Mostly interpretative architecture in style his works are beautifully printed and presented and we were left very much wanting to see more. Anthony told us he works with a Hassleblad and prints on Ilford warm tone paper which certainly suits his iconic architecture subjects.
Anthony’s exhibition with his quality of printing will only add to the argument for continuing to use silver gelatin papers and fine art printing. A strong exhibition from a thoroughly nice man!”
Black and White Enthusiast Magazine, 2000
Fine art photographer I first met Anthony Jones about three years ago on the South Bank near the Royal Festival Hall alongside the Thames in London. I had been wandering looking for subjects for my camera when I passed Anthony with his black and white prints for sale. At the time I was running The Black and White Enthusiast organisation in Australia so I had to stop and take a look. I liked his approach to the subjects, most of which were London scenes and I particularly liked a shot of two black cabs, neither in its entirety but it shouted, “London” and the printing was superb.
We got chatting as photographers are wont to do and it transpired that usually Anthony would have been at the Greenwich Art and Crafts market but on that particular day he had been unable to get a stand. We maintained sporadic e-mail contact and when the revamped The Black and White Enthusiast magazine was being mooted an e-mail arrived advising of Anthony’s exhibition at the Victoria and Albert Museum so the Publisher thought it a good idea for the Editor to interview the photographer that he had met serendipitously on the South Bank several years ago.
I met Anthony Jones for the second time at his home near Clapham Common. Two fine framed square prints with oversize mats to draw the viewer’s attention to the subject were leaning against a couch. One was the old Battersea Power Station and the other a portrait of two sisters taken in Anthony’s loungeroom using natural light. On a tripod was his Hasselblad while on a desk sat his computer, a vital part of his marketing strategy.
I asked whether the computer was used in the manipulation of his photographs. It isn’t.
We sat and chatted and I asked Anthony when he took up photography. Instead of the old line of “it all started with a Box Brownie from my grandfather so long ago that I can’t remember when” he surprised me by replying, “1987”. Sadly he can remember as it was the year his father died and he used some of the money left to him to buy a 35mm camera – his first. He added, “Before that I used to paint. The paintings were very monochrome so it seemed the natural thing to turn to black and white photography.” I suggested that this explained his interest in fine art photography and that his knowledge of painting would have given him a headstart with such things as composition. He agreed.
Anthony is very interested in architecture and enjoys the work of Brassai and Claude Atger. He also likes windows and is in discussion with Lacock Abbey about photographing “the window”. “It’s interesting to me that one of the first photographs, if not the first photograph, is of an architectural nature. And, if it’s good enough for Fox-Talbot to photograph a window then it’s good enough for me!” Anthony has had little formal training in photography and started by printing. “I put some black covers on my bedroom windows and did it.” He used chromogenic film and had the negatives processed for him. He haunted exhibitions to study the experts’ prints and assess what they produced and then printed his negatives to a similar standard. The system obviously worked as Anthony’s printing is of superb quality.
Now he uses Kodak T-Max 100 in his Hasselblad, develops it in T-Max developer and prints on Ilford Warm Tone fibre base paper. As he uses a lot of blur and movement in his pictures, the slow speed of his film doesn’t matter if the lighting is not great. He loves the square format of his Hasselblad – “you just can’t lose.” In the studio he uses a tripod but outside his shots are all hand held unless he’s shooting at night. Natural light is his preferred choice in the studio but he admits that he should go and learn about studio flash.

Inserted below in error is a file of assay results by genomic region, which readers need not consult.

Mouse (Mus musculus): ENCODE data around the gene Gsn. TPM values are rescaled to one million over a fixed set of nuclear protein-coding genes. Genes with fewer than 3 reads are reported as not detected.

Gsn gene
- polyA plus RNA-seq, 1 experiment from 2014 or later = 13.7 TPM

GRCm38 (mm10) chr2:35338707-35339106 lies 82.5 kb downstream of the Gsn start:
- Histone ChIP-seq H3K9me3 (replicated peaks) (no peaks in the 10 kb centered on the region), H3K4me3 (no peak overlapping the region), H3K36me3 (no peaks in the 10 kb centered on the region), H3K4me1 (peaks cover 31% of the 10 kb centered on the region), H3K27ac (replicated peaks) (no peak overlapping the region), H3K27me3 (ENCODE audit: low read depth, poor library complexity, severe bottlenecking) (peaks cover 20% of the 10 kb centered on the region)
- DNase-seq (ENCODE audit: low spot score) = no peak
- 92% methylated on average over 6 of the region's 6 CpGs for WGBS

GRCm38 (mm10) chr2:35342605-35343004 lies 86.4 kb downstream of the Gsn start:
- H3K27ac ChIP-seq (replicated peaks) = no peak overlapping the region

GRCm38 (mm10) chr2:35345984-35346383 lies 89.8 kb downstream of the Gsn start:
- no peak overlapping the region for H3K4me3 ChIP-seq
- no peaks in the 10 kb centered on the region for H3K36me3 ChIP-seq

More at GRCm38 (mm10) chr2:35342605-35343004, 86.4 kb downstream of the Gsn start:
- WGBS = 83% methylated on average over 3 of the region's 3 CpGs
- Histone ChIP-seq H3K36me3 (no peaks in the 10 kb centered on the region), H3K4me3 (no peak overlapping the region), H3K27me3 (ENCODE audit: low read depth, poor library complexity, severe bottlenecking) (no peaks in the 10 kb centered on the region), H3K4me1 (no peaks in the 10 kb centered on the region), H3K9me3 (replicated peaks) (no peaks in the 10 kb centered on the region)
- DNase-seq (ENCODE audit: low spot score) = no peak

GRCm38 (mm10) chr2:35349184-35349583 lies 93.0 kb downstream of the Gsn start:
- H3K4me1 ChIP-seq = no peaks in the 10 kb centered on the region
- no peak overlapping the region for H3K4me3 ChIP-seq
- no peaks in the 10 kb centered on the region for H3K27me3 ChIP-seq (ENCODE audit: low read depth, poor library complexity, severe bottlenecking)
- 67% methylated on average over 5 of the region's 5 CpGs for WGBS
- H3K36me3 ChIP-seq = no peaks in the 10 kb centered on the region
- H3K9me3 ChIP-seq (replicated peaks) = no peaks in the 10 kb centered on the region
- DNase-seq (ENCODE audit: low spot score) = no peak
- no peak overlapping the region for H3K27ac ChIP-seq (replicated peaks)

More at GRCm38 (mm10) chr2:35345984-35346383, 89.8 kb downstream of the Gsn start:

When we got around to discussing the selling of his work it was obvious that I would refer to Greenwich as that is where he should have been on the day I met him on the South Bank and I asked how he got on there. Anthony replied that it was pretty dismal and even the low asking price of £30 was too expensive for most of the browsers. It turned out that he never did go back to Greenwich after our meeting. However, he has had success at several other art fairs which seems to indicate that the purchase of photography as fine art is increasing in the UK. The benefit of being at some of these high profile fairs is the opportunity that is there for photographers work to be seen and contacts made. In fact, on a couple of occasions, Anthony has, at the time unknowingly, made contacts that have led to unexpected sales and contact with the Ansel Adams Gallery in Carmel.
When Anthony quit his job six months ago to make his living out of photography, he spent around three months e-mailing all possible users of his photographs. This has resulted, among other things, in work with architects and interior designers to whom he always poses the question of how the pictures are going to be used before suggesting which images he considers appropriate. If you asked Anthony what he considers the most important part of marketing, I’m sure he would say, “Contacts”. He uses his computer to e-mail pictures to potential buyers who have contacted him through his website or as a result of exhibitions. These come from overseas as well as the UK.
When asked to sum up his philosophy about photography and how to succeed at it, Anthony said diversify then added with a smile “but within your specialization”. In other words, he is diversifying within his speciality of fine art black and white photography by selling prints, accepting commissions, mounting exhibitions, making his work available for editorial and advertising use and being constantly on the alert for opportunities to market his images. When I asked about photographers who impressed him he didn’t hesitate to say, “I am a great admirer of the work of Eve Arnold.”
Anthony Jones’ work has been shown at the Association of Photographers Gallery, Battersea Contemporary Art Fair, Image 99, SE1 Gallery and The Kensington Art and Design Fair. He is represented by the Corbis picture library and his work is in private collections and in the corporate collection of AXA (Sun Life & Provisional Holdings Plc).
From 19 July to 17 August his work, entitled “Look Here” and sponsored by Corbis will be exhibited in the Friends’ Room of the Victoria and Albert Museum.
David Bigwood, editor, Black and White Enthusiast magazine